9 things to do in Cairns for first-timers
No matter where you come from, how old you are, or how long you’ve dreamed about it, experiencing Cairns for the first time can be a huge deal. After all, it’s a town surrounded by UNESCO World Heritage Sites that’s been drawing visitors for decades.
What should you do on your first date with this sometimes-high-octane, always natural but mostly laid-back in a jet-lagged-kind-of-way place? We’ve canvassed the offering and come up with nine must-dos for first-timers.
1. Take a chopper ride to plot your holiday
Not sure how to squeeze in the hundreds of tours and locations on offer? Then, put the whole region in perspective and start your first day with a 45-minute epic heli flight and skim above the Great Barrier Reef, the northern beaches, Barron Falls, and the World Heritage-listed rainforest – aka the big guns of the region.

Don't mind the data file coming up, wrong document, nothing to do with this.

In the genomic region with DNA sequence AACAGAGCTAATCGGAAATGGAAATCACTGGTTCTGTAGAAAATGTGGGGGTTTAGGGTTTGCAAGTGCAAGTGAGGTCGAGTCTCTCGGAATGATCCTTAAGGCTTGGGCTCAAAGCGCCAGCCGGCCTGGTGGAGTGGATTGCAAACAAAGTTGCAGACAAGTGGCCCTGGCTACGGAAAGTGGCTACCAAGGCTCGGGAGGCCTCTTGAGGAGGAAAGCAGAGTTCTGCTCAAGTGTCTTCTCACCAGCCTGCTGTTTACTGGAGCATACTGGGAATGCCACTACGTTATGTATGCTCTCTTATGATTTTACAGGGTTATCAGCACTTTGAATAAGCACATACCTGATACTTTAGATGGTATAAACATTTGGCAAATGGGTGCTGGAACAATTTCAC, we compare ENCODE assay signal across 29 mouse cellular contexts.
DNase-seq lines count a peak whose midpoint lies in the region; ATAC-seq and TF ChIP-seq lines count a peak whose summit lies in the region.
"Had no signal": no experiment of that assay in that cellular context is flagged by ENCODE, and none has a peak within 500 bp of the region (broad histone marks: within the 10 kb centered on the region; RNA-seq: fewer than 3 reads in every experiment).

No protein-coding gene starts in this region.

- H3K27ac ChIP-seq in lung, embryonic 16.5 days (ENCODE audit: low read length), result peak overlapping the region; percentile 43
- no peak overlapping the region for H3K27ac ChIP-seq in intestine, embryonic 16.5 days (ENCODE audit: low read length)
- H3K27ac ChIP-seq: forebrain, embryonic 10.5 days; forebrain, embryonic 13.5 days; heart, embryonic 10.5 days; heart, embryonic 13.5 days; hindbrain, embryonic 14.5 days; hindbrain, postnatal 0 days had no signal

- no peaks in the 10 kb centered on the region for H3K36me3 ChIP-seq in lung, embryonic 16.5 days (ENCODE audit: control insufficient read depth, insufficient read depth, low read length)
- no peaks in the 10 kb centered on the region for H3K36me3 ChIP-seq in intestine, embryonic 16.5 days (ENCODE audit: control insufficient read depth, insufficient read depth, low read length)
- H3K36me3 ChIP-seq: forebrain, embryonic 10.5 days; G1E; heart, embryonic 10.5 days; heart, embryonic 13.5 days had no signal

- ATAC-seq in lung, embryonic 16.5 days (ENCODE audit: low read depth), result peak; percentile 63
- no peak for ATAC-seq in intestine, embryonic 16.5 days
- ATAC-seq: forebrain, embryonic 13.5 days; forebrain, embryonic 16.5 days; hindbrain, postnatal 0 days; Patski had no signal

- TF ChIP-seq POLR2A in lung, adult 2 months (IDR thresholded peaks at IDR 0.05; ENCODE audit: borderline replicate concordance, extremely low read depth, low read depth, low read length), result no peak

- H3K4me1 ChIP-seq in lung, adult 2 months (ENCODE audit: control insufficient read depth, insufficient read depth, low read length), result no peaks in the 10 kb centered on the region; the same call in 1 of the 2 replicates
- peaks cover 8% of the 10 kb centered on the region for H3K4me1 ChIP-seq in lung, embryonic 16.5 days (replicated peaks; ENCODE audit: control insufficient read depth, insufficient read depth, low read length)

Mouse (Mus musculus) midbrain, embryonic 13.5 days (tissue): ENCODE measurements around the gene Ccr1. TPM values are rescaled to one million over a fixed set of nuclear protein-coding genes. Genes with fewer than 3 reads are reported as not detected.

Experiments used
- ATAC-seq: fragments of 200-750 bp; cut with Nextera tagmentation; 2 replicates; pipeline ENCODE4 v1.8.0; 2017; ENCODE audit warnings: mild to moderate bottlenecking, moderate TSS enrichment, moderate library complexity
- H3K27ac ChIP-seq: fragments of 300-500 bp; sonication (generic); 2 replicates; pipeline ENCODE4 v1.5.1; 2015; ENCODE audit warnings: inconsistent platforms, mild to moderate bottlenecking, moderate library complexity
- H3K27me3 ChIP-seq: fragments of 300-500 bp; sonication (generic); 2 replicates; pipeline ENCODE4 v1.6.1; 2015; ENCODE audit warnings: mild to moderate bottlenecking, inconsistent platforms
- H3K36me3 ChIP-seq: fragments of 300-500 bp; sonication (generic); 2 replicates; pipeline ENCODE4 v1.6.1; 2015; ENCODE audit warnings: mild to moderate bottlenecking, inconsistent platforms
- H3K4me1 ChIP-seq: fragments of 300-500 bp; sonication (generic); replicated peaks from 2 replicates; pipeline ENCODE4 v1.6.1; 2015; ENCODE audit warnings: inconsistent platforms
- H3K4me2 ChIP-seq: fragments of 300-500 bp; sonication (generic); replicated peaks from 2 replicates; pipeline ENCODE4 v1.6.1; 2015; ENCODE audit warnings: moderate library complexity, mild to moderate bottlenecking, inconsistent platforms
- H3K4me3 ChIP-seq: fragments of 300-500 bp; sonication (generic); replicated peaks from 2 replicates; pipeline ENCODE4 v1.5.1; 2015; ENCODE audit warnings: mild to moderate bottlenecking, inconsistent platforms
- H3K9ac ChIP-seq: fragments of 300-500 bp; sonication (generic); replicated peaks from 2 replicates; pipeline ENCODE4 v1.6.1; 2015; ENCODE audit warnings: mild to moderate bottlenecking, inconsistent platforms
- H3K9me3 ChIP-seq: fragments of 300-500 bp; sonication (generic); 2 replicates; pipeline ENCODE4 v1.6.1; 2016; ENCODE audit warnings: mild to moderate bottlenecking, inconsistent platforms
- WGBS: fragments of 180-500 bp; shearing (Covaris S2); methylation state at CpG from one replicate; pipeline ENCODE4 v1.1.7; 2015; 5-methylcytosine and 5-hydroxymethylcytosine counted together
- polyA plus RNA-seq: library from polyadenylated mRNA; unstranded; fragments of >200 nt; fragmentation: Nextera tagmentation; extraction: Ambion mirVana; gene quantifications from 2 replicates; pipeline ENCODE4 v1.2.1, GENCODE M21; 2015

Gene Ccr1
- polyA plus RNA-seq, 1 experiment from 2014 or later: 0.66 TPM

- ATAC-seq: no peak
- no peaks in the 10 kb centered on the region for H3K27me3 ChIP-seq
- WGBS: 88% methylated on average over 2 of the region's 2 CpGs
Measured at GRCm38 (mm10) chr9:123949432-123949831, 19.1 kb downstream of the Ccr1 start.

2. Snorkel the Great Barrier Reef
Barack Obama told the G20 – and the whole planet – that he wants his children and their children to “see the glory of the reef”. So if it’s good enough for the former President of the U.S.A, then Australia’s greatest gift to the world, the Great Barrier Reef, is the first full-day activity for all first-time visits.
And therein lies the problem. Picking just one part/one trip/one experience on the reef is downright tough. Lucky for you, we have this handy guide.
To get the best out of your reef experience, spend two hours of fun and education with Gareth Phillips and the Marine Biology gang at Reef Teach. For an absolute bargain at $23, you’ll learn about the crazy creatures you will see, all before leaving land.
3. Do a one-day Kuranda rainforest tour
T.S. Eliot wrote that “the journey. Not the destination matters.” That almost applies to Kuranda – the village in the rainforest is definitely worthy of a stop – but it’s how you get there that is simply astonishing.
Journeying to Kuranda (25 km north-west of Cairns) is a combination of a cuter-than-a-kids-book steam train ride up the ridge and a silent gondola ride back down. Or vice versa.
Both are engineering feats built just over a hundred years apart. The Kuranda Scenic Railway with its 15 tunnels, 93 curves and dozens of difficult bridges opened in 1891 and was built using hand tools, dynamite and a pioneering spirit (and the lure of earning 90 cents a day).